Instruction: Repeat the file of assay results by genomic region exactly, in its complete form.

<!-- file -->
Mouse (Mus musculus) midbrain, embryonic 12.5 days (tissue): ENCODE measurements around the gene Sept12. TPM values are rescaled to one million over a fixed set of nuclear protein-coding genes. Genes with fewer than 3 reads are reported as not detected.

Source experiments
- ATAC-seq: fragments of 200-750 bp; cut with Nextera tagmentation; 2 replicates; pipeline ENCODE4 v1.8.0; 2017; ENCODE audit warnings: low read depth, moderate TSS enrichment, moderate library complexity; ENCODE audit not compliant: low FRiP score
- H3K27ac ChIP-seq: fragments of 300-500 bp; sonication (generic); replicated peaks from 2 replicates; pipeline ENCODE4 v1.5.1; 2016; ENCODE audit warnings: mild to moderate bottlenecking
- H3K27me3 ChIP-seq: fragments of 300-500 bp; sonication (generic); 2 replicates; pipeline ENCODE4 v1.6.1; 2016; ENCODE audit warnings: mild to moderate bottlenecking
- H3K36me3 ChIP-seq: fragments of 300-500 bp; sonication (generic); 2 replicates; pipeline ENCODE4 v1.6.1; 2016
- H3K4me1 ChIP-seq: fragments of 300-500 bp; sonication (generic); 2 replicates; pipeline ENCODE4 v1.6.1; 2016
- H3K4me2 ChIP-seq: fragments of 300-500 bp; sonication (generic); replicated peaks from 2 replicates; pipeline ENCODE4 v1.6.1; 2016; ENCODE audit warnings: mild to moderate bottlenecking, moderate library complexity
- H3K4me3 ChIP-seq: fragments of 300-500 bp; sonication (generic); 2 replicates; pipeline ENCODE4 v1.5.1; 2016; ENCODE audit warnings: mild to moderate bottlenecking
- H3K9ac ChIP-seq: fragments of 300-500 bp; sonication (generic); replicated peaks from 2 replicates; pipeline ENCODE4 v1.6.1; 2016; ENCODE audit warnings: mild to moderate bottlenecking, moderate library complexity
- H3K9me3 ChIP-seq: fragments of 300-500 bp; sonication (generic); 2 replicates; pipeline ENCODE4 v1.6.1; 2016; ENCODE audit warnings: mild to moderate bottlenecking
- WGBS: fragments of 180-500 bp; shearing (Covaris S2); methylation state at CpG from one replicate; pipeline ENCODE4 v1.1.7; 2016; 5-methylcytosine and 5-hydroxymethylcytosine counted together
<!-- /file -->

Mouse (Mus musculus) midbrain, embryonic 12.5 days (tissue): ENCODE measurements around the gene Sept12. TPM values are rescaled to one million over a fixed set of nuclear protein-coding genes. Genes with fewer than 3 reads are reported as not detected.

Source experiments
- ATAC-seq: fragments of 200-750 bp; cut with Nextera tagmentation; 2 replicates; pipeline ENCODE4 v1.8.0; 2017; ENCODE audit warnings: low read depth, moderate TSS enrichment, moderate library complexity; ENCODE audit not compliant: low FRiP score
- H3K27ac ChIP-seq: fragments of 300-500 bp; sonication (generic); replicated peaks from 2 replicates; pipeline ENCODE4 v1.5.1; 2016; ENCODE audit warnings: mild to moderate bottlenecking
- H3K27me3 ChIP-seq: fragments of 300-500 bp; sonication (generic); 2 replicates; pipeline ENCODE4 v1.6.1; 2016; ENCODE audit warnings: mild to moderate bottlenecking
- H3K36me3 ChIP-seq: fragments of 300-500 bp; sonication (generic); 2 replicates; pipeline ENCODE4 v1.6.1; 2016
- H3K4me1 ChIP-seq: fragments of 300-500 bp; sonication (generic); 2 replicates; pipeline ENCODE4 v1.6.1; 2016
- H3K4me2 ChIP-seq: fragments of 300-500 bp; sonication (generic); replicated peaks from 2 replicates; pipeline ENCODE4 v1.6.1; 2016; ENCODE audit warnings: mild to moderate bottlenecking, moderate library complexity
- H3K4me3 ChIP-seq: fragments of 300-500 bp; sonication (generic); 2 replicates; pipeline ENCODE4 v1.5.1; 2016; ENCODE audit warnings: mild to moderate bottlenecking
- H3K9ac ChIP-seq: fragments of 300-500 bp; sonication (generic); replicated peaks from 2 replicates; pipeline ENCODE4 v1.6.1; 2016; ENCODE audit warnings: mild to moderate bottlenecking, moderate library complexity
- H3K9me3 ChIP-seq: fragments of 300-500 bp; sonication (generic); 2 replicates; pipeline ENCODE4 v1.6.1; 2016; ENCODE audit warnings: mild to moderate bottlenecking
- WGBS: fragments of 180-500 bp; shearing (Covaris S2); methylation state at CpG from one replicate; pipeline ENCODE4 v1.1.7; 2016; 5-methylcytosine and 5-hydroxymethylcytosine counted together